New Improvements Throughout CHS


In the past few months, has been making technological updates throughout the school to help improve safety and communication. Work is still in progress as the school replaces the PA system and bells, as well as installs additional cameras. Chelsea High School Principal Dr. Nick Angel and assistant principal Dr. Luman Strong are both in support of making these latest additions.

“This building was built twenty-five years ago and we actually had an issue where a part of our PA system basically died,” Angel said. “Because of how old our system is, there aren’t any replacement parts that we can order.”

These improvements are being made simply because the current system is incredibly outdated. When the PA system died, the school had to replace the entire system since no replacement parts could be ordered due to the age of the system, however, replacing the cameras is a different story.

“[The school is] usually on some type of cycle,” Angel said. “We are in a cycle of replacements for cameras.”

Keeping up with the cycles of updating their technology, cameras are something the school can’t install all at once. With the expensive pricing, the school tries to purchase as many cameras as possible to ensure quality without exceeding the school’s budget. Despite the cost, both the cameras and the PA system are incredibly important in making the school a safer environment. 

“We need to be able to have the PA system because it was awfully hard to communicate, so that’s just something we need for lots of reasons,” Strong said. “The camera piece helps when something happens. Lots of times people report something that’s not accurate because their mind paints a different picture. So it really helps us to have an accurate assessment after an incident.”

When it comes to being able to communicate throughout the school, the PA system is mandatory. Making communication easier, it’s something that the administration needs to have access to in the event of an emergency. Cameras are similar. When someone reports an incident, it’s highly important that administration has a visual of exactly what happened, so no detail is omitted.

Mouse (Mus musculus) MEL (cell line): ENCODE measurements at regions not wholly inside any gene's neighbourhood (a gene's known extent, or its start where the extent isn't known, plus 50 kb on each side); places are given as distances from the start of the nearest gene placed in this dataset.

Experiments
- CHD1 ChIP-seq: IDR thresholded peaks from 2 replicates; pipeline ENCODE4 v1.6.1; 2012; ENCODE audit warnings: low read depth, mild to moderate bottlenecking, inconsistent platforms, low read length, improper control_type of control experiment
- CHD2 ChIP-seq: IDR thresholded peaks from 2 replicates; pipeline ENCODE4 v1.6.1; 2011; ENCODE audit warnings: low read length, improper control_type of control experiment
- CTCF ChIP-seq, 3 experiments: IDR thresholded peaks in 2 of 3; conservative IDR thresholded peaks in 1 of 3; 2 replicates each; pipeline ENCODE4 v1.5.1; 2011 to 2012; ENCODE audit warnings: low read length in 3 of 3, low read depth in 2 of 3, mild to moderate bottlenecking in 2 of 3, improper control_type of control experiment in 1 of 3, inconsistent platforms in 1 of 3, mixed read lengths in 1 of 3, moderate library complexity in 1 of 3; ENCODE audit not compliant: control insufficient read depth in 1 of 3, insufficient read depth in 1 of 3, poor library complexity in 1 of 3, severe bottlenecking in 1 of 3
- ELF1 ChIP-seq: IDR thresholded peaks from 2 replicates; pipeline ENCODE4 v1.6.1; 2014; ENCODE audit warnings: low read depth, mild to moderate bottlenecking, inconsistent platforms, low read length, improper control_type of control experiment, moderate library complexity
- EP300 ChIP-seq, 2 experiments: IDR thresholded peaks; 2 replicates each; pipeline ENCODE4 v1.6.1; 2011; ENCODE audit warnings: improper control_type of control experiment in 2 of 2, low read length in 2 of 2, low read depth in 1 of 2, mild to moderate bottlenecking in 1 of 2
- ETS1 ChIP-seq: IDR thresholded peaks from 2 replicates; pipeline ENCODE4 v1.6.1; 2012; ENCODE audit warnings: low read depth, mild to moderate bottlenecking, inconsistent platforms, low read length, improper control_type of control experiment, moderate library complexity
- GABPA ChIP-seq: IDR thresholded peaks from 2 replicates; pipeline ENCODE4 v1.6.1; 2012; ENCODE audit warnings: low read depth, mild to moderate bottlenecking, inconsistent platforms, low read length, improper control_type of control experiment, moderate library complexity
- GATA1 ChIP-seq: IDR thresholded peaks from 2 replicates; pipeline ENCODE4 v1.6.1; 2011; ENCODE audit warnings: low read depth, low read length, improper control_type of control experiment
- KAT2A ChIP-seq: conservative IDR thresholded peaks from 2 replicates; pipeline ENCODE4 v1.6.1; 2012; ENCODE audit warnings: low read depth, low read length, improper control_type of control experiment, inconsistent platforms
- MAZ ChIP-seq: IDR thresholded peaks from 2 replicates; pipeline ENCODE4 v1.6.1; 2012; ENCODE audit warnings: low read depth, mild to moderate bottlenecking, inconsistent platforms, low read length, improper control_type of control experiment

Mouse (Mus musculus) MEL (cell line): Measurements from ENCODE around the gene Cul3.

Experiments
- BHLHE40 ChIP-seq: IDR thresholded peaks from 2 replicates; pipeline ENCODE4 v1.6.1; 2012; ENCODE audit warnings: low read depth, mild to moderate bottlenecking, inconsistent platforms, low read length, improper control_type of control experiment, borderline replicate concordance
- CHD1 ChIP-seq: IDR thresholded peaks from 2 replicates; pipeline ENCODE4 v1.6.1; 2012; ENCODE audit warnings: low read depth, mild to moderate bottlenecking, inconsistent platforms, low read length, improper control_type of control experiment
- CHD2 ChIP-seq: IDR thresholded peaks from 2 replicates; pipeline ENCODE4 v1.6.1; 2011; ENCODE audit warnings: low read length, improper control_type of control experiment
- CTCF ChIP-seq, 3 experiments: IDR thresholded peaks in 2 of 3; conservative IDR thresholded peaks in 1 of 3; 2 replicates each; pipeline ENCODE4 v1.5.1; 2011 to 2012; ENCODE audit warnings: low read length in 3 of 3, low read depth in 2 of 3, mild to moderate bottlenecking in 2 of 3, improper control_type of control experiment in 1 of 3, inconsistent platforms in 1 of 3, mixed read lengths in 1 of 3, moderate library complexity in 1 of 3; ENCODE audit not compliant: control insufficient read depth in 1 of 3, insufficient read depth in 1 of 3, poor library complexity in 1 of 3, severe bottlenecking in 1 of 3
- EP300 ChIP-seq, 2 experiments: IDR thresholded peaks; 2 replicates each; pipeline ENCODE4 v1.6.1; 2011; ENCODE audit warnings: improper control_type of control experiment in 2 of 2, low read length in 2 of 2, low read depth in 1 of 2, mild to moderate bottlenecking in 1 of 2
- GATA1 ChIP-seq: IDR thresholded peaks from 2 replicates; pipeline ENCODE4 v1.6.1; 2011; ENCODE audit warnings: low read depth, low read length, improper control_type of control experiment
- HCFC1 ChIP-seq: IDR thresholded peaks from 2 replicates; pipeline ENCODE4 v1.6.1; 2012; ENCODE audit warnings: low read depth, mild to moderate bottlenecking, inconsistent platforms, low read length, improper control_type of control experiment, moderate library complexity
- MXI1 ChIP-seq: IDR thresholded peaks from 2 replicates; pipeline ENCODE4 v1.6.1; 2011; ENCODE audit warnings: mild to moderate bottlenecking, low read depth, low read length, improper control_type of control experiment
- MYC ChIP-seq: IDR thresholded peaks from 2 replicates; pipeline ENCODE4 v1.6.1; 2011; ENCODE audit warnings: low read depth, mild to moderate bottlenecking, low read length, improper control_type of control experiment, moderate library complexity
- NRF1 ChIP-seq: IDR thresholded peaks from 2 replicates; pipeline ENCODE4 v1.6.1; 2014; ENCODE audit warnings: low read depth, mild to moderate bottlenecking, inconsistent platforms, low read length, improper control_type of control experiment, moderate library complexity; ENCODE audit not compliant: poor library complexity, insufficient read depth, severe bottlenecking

Another new safety feature the school is looking to implement is a school resource officer. 

“We’ve wanted [one] for a while,” Strong said. “There’s lots of things that have not allowed it up to this point. Obviously, that’s an additional cost and we have to figure out how to use this person.”

Chelsea’s administration has been looking into hiring a school resource officer for some time, and if the name of the game is the next step in school safety then this might be a good move for CHS. 

“It’s basically a police officer whose territory is the high school,” Strong said. “However, it’s not just the school day. They would be at prom, big games, football and basketball games, etc. But they also develop a lot of relationships. So it’s not just like if something happens and the person comes running with handcuffs.”

Angel added that the resource officer “would be somebody who would be a mentor to kids, a positive adult, not somebody walking around, writing tickets.”

On top of the school resource officer, the administration is hoping to make more security additions in the future.

“We are currently looking at software that has gun detection capabilities on it with some of our cameras,” Angel said. “So when folks enter and leave our premises, they can scan for if they’re in possession of a weapon or not.”

Safety in Chelsea High School is a top priority, so technology that can detect weapons is a must. Students can look forward to having these new devices soon.

While all of this new technology and updates throughout the school are important in improving communication and safety throughout the building, there’s something else that’s of equal, if not of more importance than cameras and software. 

“Because we can’t be everywhere all the time, and cameras can’t be everywhere all the time, [having] students who report things, and who tell us what’s going on, [is] the best measure that we have,” Strong said. “It really is about teamwork.”